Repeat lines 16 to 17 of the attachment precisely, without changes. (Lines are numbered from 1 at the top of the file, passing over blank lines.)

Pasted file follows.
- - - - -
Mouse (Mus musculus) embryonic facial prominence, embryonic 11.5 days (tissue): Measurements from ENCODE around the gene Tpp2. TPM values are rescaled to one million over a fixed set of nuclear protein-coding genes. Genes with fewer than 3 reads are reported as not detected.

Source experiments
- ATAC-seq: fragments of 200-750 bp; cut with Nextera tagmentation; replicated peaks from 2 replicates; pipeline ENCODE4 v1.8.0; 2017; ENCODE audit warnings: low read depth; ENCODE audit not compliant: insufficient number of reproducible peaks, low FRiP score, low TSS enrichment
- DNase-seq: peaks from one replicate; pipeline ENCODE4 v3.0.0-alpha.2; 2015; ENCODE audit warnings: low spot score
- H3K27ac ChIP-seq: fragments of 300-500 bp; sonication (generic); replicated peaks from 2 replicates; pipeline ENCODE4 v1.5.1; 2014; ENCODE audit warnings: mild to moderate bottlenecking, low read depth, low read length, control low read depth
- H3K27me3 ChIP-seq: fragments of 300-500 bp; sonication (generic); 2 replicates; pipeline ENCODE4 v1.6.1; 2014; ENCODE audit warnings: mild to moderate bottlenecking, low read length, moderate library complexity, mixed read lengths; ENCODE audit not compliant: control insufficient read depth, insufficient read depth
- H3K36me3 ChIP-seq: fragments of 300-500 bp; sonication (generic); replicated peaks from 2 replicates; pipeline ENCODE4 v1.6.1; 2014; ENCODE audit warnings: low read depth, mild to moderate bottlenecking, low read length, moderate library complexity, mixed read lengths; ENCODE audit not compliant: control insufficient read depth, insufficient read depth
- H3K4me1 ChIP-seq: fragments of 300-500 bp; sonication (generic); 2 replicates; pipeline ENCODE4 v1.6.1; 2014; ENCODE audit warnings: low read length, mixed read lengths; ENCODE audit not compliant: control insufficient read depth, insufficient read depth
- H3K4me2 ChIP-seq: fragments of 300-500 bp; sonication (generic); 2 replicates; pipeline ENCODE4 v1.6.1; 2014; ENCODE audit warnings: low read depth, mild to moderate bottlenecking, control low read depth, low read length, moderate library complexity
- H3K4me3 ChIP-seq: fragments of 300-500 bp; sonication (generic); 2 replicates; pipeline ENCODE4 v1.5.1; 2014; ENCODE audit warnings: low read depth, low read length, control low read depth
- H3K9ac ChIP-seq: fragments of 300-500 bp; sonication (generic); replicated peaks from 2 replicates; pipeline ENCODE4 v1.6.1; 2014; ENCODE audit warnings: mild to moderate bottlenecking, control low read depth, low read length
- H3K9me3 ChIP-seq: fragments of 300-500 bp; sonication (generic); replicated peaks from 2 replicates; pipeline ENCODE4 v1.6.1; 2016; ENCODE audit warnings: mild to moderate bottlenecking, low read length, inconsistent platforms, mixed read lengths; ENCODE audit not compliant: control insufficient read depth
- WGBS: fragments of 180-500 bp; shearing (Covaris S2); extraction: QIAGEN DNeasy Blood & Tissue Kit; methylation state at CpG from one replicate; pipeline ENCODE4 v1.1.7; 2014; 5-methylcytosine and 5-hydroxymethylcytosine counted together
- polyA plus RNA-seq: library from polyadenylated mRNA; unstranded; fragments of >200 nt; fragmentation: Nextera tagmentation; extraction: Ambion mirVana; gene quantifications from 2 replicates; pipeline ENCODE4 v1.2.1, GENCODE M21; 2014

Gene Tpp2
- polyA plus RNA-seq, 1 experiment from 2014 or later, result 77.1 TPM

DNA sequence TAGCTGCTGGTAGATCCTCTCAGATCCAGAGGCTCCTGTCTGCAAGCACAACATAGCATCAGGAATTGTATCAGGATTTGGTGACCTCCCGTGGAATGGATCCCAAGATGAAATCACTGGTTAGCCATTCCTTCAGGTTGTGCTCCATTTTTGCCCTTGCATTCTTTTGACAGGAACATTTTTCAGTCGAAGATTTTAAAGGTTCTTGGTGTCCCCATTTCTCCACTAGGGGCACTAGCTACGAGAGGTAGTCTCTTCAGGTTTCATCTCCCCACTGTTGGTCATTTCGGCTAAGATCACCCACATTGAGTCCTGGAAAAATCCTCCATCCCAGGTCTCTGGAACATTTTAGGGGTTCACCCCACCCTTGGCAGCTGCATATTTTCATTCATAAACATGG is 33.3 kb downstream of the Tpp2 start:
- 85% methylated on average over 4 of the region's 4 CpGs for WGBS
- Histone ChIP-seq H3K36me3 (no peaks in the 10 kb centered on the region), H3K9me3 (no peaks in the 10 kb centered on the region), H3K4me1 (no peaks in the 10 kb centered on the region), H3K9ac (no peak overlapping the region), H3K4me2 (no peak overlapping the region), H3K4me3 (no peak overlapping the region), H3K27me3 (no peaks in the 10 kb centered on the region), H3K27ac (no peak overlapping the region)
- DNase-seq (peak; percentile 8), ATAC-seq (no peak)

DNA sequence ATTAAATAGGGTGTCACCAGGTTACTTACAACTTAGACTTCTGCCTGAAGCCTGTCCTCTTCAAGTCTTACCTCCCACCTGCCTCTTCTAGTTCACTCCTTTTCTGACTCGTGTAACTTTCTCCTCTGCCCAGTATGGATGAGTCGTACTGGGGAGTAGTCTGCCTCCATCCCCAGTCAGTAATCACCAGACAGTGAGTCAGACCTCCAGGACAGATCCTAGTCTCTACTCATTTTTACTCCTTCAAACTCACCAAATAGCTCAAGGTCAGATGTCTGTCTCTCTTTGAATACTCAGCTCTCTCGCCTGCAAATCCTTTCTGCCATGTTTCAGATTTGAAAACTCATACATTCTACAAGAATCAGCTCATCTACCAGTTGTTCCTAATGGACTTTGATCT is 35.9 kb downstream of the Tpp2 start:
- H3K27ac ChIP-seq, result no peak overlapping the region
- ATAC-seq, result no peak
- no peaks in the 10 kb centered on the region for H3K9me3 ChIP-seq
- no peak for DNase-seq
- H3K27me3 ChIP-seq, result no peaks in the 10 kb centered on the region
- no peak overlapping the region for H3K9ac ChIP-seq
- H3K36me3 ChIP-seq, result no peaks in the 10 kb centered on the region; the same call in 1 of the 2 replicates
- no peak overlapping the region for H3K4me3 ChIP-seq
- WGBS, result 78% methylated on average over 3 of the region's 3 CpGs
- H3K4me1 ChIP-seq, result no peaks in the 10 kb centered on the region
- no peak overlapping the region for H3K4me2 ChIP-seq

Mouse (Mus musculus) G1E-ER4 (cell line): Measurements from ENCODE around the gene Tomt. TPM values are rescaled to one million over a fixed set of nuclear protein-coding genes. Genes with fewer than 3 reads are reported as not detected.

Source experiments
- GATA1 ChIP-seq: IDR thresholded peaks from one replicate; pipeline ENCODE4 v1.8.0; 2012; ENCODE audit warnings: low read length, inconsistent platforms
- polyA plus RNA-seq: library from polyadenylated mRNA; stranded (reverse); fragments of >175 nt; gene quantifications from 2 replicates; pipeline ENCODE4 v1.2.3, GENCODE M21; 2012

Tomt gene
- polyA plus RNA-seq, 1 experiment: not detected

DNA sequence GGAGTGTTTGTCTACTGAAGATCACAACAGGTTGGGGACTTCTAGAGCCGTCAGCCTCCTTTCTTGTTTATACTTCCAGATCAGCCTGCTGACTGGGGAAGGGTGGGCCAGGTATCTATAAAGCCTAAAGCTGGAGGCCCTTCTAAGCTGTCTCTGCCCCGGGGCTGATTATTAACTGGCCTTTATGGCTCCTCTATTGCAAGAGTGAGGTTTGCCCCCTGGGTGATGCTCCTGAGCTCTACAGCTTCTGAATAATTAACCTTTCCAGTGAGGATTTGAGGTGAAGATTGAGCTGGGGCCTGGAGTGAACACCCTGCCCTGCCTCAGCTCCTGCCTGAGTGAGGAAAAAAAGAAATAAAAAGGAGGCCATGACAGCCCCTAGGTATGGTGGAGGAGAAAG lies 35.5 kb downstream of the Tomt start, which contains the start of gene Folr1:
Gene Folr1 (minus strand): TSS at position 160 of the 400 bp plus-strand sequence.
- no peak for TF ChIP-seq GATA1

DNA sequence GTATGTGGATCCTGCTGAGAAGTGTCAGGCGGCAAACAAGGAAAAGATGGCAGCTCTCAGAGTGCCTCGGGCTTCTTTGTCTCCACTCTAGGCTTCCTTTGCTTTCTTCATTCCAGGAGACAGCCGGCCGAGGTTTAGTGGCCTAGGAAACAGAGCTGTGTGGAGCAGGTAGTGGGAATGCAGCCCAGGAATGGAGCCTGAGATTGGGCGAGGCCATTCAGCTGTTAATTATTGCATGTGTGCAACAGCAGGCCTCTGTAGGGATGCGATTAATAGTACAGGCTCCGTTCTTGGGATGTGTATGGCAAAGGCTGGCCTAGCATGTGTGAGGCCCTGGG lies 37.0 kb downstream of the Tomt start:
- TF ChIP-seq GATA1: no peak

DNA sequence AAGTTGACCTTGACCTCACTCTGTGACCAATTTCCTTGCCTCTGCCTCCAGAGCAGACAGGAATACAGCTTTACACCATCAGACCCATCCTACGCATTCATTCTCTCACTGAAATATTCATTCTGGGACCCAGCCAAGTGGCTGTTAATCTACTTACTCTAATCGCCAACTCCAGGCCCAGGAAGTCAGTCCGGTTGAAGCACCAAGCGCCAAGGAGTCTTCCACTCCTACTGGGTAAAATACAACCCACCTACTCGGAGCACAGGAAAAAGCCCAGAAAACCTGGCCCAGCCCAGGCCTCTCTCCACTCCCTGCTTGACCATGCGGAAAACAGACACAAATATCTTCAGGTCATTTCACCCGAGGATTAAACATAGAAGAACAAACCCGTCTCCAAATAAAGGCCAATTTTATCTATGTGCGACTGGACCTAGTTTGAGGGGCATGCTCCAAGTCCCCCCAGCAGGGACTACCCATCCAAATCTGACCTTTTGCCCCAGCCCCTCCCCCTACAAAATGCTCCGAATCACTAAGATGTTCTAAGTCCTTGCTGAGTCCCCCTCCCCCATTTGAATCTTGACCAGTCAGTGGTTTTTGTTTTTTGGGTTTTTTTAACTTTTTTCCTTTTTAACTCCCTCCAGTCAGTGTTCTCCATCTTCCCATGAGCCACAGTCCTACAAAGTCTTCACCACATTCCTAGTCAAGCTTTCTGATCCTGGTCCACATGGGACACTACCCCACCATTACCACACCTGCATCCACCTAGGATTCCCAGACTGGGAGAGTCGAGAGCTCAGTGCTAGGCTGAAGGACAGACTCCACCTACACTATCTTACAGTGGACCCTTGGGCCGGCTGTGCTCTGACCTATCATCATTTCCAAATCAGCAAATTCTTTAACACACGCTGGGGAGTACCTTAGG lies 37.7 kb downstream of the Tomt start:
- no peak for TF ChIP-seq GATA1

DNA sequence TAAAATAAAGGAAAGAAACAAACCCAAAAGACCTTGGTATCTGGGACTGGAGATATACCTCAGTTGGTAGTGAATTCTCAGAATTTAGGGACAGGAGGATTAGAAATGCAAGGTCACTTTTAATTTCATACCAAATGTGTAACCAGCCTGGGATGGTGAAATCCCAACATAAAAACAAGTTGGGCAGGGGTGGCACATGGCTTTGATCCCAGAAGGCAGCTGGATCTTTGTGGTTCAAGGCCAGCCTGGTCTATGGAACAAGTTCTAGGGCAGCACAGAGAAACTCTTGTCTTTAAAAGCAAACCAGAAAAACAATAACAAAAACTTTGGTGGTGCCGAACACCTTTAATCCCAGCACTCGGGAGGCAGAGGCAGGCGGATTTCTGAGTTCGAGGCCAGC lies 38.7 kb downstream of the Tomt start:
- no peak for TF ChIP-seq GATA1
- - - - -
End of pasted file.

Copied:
- polyA plus RNA-seq, 1 experiment from 2014 or later, result 77.1 TPM

DNA sequence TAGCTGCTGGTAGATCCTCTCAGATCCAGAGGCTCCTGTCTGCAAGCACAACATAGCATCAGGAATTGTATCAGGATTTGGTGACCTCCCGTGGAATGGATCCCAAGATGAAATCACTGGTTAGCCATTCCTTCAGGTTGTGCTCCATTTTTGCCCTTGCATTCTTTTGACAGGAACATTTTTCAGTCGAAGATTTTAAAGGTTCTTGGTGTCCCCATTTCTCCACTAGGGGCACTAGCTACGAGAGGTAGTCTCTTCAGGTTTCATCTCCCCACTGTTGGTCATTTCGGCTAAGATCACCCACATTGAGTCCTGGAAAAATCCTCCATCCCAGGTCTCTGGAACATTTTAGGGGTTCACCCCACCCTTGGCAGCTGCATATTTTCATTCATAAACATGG is 33.3 kb downstream of the Tpp2 start: